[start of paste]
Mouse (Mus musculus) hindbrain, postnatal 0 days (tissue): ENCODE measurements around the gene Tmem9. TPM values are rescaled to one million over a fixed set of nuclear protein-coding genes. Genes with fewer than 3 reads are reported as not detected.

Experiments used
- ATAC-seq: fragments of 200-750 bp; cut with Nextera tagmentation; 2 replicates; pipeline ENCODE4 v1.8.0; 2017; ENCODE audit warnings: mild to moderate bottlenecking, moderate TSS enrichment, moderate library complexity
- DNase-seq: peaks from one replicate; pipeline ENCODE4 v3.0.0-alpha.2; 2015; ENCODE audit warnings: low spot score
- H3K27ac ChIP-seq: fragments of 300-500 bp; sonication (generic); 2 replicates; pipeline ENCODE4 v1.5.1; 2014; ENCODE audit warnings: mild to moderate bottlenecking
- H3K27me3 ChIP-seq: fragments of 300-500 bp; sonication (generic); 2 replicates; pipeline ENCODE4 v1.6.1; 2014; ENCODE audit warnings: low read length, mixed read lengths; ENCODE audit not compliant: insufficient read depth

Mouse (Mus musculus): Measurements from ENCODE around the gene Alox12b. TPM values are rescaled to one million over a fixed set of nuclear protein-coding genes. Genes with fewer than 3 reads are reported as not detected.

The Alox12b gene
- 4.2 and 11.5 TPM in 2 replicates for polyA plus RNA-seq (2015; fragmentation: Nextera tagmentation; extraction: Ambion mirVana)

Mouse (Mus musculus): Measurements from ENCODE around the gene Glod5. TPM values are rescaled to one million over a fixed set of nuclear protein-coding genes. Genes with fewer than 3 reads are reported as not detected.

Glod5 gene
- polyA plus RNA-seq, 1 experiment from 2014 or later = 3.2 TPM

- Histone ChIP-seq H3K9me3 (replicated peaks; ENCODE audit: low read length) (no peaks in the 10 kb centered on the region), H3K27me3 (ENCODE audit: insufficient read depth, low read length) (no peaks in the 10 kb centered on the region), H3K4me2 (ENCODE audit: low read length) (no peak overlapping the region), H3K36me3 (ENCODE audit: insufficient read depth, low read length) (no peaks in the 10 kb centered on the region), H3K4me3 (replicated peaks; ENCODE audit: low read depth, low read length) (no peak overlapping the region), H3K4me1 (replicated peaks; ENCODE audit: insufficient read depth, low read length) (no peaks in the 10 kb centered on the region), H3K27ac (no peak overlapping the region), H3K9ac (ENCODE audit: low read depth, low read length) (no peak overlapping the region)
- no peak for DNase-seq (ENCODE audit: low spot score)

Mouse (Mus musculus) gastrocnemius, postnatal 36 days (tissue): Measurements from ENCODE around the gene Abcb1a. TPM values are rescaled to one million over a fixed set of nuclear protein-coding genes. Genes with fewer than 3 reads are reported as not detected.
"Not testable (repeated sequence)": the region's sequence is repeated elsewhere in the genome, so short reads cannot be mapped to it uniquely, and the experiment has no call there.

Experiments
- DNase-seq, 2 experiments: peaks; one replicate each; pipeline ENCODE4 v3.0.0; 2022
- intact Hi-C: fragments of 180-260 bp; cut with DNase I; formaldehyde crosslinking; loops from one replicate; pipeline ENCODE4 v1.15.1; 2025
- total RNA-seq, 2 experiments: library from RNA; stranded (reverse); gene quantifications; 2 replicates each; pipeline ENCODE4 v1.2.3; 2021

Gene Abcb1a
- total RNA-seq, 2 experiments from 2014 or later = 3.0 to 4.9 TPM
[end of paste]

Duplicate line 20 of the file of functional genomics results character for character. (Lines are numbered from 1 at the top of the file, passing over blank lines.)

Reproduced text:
- total RNA-seq, 2 experiments: library from RNA; stranded (reverse); gene quantifications; 2 replicates each; pipeline ENCODE4 v1.2.3; 2021